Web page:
Friday, March 20, 2020

Production Support

I have seen my share of IT processes across a number of companies over the past 25 years. The ones around production support have always been the most interesting, specifically, in situations where teams/organizations get themselves into trouble and then spend their life on crisis/bridge calls trying to get themselves out of it. A lot can be learned about the culture of a company going through one of these ..

Whilst the basics of best-practices around IT production support have been enshrined in standards such as ITIL, just following a book/rules has never been a recipe for extra-ordinary.

One specific dynamic I have often debated in my mind is around the "segregation of duties". I remember my time in the early 90s where it became a bad thing suddenly for us developers to have access to production. Heaven forbid, we would make changes in production on the fly .. this was true in IT telecom (i.e. at least until telecom became IT), primarily driven via the discipline of managing mission critical networks and related lifeline services. I did have a certain respect for this, especially given the hard-coded culture of service availability in telecom companies.

Of course, in the finance industry, I found that even data-center sysadmins were not trusted with privileged access to the very servers they were meant to administer. Also two-eyes-four-eyes .. something we can thank the banking sector for.

To my point and the picture above. I have tried to capture what I see is an often misunderstood and consequently dysfunctional state of affairs within an IT organization. I define "commando" as the behaviors where folks make changes to production without any due diligence or testing etc. I define "process driven" as everything by the book and in the extreme case, overly constraining and time consuming (without adding any value).

On the other axis, I define "trial & error" as the mode of analysis/resolution that teams resort to when they lack the technical knowledge/understanding/skills of what they are supporting. This can be methodical and process driven and will ultimately yield a result (however, on speed, you need to be lucky). NB> I don't classify the "bounce the servers" solution as necessarily "trial & error" as it is an effective step in cutting your losses on troubleshooting when you have SLAs. I define "knowledge/skills" based as state where the highest technical skills (typically the original developers/engineers) are applied and engaged on problem solving. NB> This is NOT a line that defines Tier2 application support vs Tier3.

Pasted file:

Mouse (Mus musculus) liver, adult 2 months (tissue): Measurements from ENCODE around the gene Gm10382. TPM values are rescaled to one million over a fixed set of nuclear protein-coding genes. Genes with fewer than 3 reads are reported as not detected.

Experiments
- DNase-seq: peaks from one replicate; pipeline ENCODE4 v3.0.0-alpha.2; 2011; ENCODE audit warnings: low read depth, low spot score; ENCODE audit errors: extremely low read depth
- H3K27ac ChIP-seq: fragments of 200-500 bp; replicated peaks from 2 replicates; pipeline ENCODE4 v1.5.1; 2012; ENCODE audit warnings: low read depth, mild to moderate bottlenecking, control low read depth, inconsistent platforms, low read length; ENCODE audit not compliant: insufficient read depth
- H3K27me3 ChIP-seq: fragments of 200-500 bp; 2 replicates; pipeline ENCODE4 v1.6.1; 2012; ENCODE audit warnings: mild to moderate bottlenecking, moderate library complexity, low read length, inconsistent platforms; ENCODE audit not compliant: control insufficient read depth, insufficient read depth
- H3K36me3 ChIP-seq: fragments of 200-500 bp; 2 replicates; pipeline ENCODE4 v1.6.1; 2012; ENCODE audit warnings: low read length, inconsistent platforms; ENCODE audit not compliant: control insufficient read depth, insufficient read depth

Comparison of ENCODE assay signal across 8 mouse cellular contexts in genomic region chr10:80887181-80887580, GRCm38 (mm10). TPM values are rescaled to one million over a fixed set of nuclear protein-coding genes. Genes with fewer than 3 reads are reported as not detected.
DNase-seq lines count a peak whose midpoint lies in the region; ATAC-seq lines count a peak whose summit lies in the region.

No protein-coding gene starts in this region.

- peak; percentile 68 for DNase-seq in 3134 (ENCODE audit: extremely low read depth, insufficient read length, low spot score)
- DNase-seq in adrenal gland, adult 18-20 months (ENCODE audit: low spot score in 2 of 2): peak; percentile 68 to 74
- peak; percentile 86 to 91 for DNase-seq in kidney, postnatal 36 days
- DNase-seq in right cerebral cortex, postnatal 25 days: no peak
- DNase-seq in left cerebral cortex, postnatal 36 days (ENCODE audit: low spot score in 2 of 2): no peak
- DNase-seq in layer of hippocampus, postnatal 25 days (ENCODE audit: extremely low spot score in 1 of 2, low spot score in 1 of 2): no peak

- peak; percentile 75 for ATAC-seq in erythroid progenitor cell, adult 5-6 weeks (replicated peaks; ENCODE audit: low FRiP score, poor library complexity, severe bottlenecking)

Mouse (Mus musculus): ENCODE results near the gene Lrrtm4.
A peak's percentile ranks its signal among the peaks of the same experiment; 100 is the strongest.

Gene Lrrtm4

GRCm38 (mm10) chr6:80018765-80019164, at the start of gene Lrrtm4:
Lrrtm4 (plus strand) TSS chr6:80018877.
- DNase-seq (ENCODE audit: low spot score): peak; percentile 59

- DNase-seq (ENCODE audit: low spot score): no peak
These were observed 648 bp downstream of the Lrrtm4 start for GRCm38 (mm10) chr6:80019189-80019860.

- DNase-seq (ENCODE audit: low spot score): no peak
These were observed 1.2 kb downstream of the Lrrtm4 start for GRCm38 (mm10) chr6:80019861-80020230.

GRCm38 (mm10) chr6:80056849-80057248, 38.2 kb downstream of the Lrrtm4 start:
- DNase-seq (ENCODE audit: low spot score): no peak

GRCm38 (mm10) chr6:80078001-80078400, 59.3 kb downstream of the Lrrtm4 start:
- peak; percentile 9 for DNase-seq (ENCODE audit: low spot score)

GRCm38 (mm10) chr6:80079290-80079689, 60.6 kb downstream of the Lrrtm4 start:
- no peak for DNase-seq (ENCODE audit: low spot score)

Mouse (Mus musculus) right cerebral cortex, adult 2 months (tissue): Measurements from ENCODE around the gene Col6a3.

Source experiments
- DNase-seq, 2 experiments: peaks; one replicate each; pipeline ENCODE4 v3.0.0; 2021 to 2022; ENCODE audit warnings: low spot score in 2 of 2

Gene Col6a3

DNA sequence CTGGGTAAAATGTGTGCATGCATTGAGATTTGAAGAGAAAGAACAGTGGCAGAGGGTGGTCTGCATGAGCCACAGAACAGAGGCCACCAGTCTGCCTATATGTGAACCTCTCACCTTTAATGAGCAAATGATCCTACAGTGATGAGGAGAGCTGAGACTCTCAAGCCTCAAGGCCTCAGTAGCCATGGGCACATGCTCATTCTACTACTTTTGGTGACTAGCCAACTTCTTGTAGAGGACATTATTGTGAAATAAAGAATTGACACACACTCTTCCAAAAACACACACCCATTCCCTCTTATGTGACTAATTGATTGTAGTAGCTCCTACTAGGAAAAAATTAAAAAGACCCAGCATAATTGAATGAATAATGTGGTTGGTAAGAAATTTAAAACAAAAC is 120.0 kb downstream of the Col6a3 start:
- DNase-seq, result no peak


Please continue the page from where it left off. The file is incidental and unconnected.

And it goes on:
On target zones, it really depends on the business impact. Typically, however, in most companies, it is a one-size fits all approach. Companies have a hard enough time getting consistency in their performance.

Break-glass is an interesting one and typically is meant as a safety or "panic" button, when normal process doesn't work or speed is required. This allows for the developers to take control and break the "segregation of duties" barriers.

Questions to ask when you assess where you are on the chart :
1. when in a crisis, are your smartest/highest skilled people engaged (and accountable) ?
2. do they have access when needed (and the tools) ?
3. are they allowed to lead or are they muted by process ?

Thursday, March 12, 2020

I am always amazed when I find IT teams with this behavior :
1. Business requires something urgently from IT
2. IT assesses the change
3. IT then designs and solutions the change
4. IT then risk assesses the change as "high risk"
5. IT then presents the solution with a "high risk" profile to the business pretty much scaring the pants off everyone.
6. Business then backs off the ask
7. End = do nothing. IT feels happy they made a good "risk" based decision

Bright futures in such companies ..